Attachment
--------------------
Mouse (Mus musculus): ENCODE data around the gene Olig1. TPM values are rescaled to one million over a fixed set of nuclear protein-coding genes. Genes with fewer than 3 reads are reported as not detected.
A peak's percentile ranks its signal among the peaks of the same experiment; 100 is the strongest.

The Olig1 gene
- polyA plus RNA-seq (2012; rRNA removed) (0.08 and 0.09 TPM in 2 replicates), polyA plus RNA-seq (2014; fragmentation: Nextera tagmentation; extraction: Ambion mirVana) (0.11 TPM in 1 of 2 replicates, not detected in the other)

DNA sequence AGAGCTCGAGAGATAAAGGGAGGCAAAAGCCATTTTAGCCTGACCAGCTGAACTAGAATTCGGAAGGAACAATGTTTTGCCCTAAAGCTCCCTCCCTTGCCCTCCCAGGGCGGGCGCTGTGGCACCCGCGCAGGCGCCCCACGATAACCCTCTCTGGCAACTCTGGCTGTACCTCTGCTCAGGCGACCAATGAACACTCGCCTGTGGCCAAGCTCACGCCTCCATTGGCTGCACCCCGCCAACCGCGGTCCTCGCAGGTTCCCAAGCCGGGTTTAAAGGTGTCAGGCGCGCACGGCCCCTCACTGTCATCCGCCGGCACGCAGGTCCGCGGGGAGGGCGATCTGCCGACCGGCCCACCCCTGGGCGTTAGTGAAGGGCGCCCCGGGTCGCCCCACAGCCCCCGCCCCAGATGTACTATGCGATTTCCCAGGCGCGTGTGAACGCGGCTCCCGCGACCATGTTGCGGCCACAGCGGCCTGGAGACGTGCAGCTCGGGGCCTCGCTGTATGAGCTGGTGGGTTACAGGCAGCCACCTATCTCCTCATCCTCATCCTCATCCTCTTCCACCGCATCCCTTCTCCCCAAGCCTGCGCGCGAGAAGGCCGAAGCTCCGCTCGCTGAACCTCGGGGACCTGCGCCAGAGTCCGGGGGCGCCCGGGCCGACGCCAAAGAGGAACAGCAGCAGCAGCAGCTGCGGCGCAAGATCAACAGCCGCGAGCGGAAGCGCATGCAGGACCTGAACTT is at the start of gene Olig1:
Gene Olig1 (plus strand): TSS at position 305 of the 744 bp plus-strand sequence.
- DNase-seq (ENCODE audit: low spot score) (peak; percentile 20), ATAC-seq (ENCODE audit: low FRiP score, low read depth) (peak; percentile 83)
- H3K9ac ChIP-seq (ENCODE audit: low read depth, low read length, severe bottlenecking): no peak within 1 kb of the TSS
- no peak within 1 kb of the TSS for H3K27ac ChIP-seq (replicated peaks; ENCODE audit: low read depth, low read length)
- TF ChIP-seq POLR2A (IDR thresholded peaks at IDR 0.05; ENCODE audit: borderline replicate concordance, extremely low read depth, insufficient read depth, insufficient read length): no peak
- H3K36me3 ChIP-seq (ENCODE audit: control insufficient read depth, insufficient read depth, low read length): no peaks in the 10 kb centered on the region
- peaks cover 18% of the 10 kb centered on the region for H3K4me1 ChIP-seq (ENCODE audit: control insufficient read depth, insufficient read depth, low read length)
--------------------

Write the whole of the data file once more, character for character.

Mouse (Mus musculus): ENCODE data around the gene Olig1. TPM values are rescaled to one million over a fixed set of nuclear protein-coding genes. Genes with fewer than 3 reads are reported as not detected.
A peak's percentile ranks its signal among the peaks of the same experiment; 100 is the strongest.

The Olig1 gene
- polyA plus RNA-seq (2012; rRNA removed) (0.08 and 0.09 TPM in 2 replicates), polyA plus RNA-seq (2014; fragmentation: Nextera tagmentation; extraction: Ambion mirVana) (0.11 TPM in 1 of 2 replicates, not detected in the other)

DNA sequence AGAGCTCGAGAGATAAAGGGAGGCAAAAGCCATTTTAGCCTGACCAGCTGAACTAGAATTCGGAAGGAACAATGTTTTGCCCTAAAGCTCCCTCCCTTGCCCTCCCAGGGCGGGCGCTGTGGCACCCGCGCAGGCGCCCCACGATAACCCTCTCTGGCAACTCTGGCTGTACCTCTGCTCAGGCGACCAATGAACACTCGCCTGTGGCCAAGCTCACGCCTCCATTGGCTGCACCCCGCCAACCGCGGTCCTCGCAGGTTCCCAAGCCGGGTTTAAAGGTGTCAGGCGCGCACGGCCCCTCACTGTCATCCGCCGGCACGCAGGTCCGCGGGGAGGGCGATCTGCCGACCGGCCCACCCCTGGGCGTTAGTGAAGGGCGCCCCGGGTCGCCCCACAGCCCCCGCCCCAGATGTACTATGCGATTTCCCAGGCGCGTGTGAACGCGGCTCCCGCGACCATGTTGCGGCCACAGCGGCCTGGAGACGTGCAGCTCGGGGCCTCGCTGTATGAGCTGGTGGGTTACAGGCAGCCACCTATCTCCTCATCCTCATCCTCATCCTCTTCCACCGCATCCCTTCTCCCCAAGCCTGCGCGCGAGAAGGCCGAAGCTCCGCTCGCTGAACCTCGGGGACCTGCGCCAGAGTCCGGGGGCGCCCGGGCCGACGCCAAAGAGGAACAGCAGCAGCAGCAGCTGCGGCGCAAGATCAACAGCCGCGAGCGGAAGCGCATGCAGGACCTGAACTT is at the start of gene Olig1:
Gene Olig1 (plus strand): TSS at position 305 of the 744 bp plus-strand sequence.
- DNase-seq (ENCODE audit: low spot score) (peak; percentile 20), ATAC-seq (ENCODE audit: low FRiP score, low read depth) (peak; percentile 83)
- H3K9ac ChIP-seq (ENCODE audit: low read depth, low read length, severe bottlenecking): no peak within 1 kb of the TSS
- no peak within 1 kb of the TSS for H3K27ac ChIP-seq (replicated peaks; ENCODE audit: low read depth, low read length)
- TF ChIP-seq POLR2A (IDR thresholded peaks at IDR 0.05; ENCODE audit: borderline replicate concordance, extremely low read depth, insufficient read depth, insufficient read length): no peak
- H3K36me3 ChIP-seq (ENCODE audit: control insufficient read depth, insufficient read depth, low read length): no peaks in the 10 kb centered on the region
- peaks cover 18% of the 10 kb centered on the region for H3K4me1 ChIP-seq (ENCODE audit: control insufficient read depth, insufficient read depth, low read length)